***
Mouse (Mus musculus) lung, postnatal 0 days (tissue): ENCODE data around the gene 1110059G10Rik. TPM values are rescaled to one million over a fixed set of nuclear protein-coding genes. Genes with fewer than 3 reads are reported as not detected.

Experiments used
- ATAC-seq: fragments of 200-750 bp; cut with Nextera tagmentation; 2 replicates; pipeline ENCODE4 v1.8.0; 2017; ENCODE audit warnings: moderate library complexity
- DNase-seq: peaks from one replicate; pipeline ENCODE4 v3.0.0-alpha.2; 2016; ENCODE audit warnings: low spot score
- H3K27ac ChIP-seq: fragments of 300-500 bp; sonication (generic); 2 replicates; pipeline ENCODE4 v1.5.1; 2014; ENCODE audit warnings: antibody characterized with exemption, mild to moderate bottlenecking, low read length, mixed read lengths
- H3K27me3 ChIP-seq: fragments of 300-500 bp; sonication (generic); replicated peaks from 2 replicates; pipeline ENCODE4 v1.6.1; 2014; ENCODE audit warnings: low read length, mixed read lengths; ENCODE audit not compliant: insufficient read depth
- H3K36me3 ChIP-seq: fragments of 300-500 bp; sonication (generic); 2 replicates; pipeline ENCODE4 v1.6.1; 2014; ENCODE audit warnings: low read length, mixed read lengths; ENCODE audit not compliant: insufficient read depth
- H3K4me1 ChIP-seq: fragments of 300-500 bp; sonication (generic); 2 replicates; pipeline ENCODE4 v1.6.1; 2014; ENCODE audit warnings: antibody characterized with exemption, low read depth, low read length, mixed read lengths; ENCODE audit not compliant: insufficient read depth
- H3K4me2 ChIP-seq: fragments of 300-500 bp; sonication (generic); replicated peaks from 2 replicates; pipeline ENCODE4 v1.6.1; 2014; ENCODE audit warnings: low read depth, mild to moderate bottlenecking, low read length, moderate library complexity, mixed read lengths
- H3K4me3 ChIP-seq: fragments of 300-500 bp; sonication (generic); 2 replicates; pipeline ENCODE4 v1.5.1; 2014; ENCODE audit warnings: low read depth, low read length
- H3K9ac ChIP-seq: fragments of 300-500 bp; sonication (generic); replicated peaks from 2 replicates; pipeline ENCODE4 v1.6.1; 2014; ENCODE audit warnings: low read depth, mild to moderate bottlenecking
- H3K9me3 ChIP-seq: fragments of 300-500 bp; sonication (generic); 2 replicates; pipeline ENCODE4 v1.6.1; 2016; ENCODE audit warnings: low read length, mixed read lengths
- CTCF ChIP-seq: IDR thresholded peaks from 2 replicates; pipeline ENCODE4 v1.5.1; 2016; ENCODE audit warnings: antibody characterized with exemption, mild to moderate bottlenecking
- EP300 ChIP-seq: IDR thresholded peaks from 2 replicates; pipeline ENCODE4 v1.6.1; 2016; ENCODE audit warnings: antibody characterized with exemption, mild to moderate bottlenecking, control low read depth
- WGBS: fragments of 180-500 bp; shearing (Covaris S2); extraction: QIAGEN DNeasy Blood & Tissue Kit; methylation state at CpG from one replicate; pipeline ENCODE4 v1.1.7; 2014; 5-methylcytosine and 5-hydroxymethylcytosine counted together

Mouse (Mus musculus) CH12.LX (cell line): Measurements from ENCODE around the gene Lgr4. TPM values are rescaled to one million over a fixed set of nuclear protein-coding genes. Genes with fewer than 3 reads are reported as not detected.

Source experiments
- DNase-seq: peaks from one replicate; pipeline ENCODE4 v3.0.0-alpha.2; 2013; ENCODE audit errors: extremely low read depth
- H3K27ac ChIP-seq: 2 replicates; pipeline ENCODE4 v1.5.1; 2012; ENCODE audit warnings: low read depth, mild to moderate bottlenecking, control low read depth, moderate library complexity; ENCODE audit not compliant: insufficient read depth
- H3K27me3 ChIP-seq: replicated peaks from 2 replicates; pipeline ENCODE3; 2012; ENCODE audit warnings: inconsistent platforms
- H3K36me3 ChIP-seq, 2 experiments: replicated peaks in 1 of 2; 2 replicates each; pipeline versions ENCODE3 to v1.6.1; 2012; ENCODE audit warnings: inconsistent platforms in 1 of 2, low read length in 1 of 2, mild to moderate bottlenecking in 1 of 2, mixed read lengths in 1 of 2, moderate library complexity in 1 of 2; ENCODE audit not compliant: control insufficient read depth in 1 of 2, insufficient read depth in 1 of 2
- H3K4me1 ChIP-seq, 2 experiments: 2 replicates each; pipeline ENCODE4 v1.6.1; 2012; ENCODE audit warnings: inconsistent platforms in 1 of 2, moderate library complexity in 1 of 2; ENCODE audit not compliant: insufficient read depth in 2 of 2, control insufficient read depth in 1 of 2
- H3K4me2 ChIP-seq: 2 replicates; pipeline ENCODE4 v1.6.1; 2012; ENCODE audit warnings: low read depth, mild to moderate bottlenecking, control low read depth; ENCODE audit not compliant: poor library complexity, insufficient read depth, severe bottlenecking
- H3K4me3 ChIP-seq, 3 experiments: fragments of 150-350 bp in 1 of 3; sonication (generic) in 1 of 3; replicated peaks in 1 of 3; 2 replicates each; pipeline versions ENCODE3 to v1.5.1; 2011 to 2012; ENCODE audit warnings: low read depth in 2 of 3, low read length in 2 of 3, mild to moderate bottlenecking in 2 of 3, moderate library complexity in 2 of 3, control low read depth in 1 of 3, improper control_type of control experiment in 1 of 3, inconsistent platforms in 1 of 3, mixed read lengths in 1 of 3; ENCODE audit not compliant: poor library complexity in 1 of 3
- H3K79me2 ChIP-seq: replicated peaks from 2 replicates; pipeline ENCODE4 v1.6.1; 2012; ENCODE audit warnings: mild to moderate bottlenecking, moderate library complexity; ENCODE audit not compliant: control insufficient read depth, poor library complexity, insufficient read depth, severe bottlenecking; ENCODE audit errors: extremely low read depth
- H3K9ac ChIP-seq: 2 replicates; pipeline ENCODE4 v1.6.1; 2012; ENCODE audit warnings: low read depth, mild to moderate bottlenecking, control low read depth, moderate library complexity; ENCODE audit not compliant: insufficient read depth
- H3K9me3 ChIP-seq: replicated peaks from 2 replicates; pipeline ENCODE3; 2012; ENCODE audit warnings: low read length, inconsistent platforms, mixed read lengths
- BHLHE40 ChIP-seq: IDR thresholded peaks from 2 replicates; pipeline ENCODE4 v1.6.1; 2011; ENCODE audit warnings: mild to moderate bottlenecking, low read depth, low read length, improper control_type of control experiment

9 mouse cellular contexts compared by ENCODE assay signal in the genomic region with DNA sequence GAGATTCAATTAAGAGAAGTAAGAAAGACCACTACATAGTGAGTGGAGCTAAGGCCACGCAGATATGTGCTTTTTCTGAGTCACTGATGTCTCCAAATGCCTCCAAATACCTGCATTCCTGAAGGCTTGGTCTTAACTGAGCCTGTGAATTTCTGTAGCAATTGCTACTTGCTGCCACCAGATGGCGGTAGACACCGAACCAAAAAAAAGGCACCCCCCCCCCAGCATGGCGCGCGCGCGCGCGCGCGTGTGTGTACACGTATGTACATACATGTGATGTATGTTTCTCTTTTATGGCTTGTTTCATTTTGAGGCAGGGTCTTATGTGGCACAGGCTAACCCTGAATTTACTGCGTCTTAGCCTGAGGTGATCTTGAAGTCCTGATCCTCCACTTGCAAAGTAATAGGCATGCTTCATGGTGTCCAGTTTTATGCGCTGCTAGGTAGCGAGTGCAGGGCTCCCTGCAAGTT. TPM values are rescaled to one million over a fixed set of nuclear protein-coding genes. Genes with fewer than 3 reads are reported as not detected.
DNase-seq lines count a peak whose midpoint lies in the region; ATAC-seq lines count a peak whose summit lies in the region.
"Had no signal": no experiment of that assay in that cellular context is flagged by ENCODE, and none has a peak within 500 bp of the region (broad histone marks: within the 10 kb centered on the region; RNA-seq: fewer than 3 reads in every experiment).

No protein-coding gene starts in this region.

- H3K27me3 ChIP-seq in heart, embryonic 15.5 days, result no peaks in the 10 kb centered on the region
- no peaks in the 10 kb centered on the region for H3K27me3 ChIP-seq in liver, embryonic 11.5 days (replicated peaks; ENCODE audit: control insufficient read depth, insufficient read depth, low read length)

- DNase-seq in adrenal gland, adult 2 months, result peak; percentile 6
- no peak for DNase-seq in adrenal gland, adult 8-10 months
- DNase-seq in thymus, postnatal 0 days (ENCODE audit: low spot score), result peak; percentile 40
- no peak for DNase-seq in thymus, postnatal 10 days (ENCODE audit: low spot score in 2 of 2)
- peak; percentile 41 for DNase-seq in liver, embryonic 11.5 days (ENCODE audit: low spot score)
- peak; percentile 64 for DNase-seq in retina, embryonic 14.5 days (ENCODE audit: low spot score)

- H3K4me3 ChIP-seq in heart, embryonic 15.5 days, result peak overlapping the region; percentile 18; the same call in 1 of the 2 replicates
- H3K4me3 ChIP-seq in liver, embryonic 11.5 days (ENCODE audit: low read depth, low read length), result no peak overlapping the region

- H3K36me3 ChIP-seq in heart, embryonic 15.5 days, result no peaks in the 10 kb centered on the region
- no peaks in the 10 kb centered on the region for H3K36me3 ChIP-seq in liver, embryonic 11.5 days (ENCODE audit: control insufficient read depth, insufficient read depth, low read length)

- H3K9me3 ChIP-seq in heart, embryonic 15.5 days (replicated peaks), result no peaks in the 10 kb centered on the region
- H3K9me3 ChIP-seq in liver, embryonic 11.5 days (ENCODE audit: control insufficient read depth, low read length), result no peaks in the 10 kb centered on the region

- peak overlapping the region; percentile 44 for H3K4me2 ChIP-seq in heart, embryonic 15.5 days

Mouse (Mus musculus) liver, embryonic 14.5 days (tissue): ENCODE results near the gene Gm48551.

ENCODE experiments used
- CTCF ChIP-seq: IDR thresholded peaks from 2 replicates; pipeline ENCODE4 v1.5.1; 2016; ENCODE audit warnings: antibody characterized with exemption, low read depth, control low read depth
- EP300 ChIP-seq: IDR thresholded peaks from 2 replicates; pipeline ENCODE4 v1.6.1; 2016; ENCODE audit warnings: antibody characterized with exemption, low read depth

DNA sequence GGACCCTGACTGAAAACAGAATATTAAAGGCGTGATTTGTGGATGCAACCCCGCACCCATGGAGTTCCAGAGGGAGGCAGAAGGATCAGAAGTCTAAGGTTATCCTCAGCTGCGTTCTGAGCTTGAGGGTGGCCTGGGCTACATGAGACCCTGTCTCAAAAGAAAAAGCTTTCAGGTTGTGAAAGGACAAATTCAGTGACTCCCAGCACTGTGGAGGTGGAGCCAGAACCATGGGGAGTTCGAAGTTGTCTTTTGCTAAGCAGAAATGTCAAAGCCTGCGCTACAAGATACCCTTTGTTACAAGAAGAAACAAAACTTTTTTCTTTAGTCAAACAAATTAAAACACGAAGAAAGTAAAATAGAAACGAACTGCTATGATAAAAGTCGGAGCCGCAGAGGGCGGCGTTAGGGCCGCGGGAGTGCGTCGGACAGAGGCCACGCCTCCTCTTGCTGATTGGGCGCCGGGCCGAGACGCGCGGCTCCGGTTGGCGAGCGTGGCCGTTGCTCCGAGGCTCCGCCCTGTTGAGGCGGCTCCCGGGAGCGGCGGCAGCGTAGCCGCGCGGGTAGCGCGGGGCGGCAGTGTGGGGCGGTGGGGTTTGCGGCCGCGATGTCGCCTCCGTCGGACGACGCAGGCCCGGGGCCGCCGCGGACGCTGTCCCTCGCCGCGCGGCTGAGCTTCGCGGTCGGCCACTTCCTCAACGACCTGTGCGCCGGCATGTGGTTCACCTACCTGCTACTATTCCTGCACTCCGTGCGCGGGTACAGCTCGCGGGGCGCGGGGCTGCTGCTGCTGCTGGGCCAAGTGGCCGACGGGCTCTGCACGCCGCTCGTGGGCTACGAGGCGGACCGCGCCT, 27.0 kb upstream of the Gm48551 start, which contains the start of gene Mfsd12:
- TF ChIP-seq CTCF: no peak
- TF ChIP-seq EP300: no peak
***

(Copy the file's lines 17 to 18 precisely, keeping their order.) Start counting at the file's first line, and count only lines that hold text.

Source experiments
- DNase-seq: peaks from one replicate; pipeline ENCODE4 v3.0.0-alpha.2; 2013; ENCODE audit errors: extremely low read depth